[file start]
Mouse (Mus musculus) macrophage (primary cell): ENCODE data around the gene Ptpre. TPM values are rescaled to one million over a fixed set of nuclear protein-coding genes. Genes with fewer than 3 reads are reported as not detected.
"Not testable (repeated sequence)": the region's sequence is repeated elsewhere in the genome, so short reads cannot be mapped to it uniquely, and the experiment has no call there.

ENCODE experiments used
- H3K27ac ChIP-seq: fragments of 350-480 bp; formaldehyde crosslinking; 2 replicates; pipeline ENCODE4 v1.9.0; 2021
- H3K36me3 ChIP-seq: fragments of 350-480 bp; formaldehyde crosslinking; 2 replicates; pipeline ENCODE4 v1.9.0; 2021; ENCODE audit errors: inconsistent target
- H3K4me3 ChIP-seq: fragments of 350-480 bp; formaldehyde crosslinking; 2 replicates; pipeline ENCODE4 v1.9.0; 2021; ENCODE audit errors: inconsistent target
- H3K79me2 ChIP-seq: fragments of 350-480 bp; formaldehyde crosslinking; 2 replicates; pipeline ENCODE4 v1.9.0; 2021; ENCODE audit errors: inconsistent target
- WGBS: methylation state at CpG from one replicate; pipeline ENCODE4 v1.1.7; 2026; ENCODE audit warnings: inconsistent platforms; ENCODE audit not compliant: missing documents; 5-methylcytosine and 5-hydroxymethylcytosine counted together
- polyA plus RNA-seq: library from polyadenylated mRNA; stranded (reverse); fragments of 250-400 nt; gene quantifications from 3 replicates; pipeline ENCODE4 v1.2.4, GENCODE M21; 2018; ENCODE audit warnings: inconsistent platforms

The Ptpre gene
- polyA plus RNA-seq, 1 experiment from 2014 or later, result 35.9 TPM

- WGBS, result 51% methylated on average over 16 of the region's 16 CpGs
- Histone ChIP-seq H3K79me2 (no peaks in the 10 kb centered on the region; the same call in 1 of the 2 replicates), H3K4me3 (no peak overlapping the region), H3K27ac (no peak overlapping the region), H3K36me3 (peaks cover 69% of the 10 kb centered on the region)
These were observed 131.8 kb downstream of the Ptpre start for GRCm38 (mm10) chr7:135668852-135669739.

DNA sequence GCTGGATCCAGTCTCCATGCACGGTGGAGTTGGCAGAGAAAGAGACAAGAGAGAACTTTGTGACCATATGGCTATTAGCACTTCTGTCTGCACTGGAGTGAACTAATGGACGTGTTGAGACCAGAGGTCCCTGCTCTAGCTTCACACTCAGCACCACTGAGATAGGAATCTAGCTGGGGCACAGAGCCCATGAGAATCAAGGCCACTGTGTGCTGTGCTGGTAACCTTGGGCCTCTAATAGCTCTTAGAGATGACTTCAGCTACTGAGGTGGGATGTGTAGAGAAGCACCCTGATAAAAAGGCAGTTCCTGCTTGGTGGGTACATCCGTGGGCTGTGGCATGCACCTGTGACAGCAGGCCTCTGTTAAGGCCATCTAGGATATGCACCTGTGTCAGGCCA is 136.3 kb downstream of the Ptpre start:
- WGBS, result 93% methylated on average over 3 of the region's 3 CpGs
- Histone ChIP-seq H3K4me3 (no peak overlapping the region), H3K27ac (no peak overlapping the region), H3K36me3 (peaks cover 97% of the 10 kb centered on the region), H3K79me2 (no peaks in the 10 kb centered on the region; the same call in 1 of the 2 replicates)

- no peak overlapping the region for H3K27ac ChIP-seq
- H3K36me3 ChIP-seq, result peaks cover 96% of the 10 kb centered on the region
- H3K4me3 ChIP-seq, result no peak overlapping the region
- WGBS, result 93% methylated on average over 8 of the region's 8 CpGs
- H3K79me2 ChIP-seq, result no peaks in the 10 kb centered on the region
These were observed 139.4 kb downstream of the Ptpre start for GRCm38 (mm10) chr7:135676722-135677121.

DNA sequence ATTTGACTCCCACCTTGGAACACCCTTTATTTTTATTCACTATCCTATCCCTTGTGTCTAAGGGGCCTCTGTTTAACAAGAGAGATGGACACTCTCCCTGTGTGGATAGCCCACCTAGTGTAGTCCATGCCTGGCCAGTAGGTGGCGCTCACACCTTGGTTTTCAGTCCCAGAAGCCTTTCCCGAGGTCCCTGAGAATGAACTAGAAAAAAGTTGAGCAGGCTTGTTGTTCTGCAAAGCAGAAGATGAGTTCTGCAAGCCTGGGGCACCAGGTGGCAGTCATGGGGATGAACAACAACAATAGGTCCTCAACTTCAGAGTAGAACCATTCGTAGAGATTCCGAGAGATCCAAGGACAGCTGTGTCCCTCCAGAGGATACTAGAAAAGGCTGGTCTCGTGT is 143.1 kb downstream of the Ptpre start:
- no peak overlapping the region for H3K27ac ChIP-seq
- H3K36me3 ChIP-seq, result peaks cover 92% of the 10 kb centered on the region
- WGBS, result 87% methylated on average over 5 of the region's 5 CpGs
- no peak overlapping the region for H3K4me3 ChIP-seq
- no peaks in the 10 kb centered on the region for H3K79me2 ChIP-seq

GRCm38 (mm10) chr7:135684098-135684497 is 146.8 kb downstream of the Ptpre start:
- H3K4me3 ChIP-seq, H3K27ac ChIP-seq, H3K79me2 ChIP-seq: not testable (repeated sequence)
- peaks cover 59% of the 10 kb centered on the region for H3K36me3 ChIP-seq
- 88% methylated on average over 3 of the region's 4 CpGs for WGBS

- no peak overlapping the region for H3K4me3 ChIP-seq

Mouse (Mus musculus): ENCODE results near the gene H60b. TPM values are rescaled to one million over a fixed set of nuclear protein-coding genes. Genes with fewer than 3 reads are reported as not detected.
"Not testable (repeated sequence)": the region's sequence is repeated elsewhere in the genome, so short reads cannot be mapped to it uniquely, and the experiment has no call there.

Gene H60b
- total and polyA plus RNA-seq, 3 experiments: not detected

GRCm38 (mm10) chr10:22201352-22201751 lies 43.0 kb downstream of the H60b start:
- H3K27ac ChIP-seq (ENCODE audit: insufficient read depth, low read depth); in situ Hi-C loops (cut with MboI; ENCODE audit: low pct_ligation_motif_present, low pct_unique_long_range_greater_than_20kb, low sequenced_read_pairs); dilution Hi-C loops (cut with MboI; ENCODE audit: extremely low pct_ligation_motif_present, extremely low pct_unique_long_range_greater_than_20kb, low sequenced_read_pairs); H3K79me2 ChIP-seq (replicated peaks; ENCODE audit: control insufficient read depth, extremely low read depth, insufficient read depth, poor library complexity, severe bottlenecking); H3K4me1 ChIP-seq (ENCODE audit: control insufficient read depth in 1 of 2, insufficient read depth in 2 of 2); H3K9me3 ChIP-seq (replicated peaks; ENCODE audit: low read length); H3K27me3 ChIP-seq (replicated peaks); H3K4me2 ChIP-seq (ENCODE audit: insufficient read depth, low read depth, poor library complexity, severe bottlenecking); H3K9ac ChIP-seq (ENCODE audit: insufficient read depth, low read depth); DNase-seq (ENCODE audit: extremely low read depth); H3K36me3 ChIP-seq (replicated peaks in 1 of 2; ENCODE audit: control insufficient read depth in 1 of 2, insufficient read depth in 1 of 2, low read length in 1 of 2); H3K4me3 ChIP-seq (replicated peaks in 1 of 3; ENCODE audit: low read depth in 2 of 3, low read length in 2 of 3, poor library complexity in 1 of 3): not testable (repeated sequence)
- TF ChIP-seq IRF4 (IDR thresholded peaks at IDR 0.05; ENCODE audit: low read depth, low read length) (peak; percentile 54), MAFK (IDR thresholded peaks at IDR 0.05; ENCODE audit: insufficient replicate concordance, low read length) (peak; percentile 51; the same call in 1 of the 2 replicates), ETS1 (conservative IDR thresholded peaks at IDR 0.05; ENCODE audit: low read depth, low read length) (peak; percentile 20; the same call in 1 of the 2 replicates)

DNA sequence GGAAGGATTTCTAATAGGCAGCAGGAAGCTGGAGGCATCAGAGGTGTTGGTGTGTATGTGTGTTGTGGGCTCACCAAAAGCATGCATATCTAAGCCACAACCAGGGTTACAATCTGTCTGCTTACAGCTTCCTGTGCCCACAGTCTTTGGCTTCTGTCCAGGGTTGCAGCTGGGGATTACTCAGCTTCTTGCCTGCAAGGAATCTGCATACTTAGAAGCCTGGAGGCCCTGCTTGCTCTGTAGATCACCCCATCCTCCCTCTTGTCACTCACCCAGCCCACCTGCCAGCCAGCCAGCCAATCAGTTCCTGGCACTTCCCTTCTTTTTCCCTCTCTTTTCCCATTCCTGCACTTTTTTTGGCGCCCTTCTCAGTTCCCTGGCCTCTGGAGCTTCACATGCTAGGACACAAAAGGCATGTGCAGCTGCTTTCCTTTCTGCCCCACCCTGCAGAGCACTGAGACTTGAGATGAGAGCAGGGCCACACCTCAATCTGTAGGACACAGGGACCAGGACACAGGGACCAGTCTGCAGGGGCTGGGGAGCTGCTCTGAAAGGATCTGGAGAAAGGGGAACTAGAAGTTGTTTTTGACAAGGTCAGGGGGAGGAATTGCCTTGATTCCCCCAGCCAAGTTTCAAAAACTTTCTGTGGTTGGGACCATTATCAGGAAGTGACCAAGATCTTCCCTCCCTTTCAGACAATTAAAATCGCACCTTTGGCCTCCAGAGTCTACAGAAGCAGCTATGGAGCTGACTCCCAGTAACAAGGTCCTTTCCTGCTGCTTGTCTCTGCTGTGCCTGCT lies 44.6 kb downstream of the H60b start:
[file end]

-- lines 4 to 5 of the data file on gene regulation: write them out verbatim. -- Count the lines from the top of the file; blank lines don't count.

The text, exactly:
- H3K27ac ChIP-seq: fragments of 350-480 bp; formaldehyde crosslinking; 2 replicates; pipeline ENCODE4 v1.9.0; 2021
- H3K36me3 ChIP-seq: fragments of 350-480 bp; formaldehyde crosslinking; 2 replicates; pipeline ENCODE4 v1.9.0; 2021; ENCODE audit errors: inconsistent target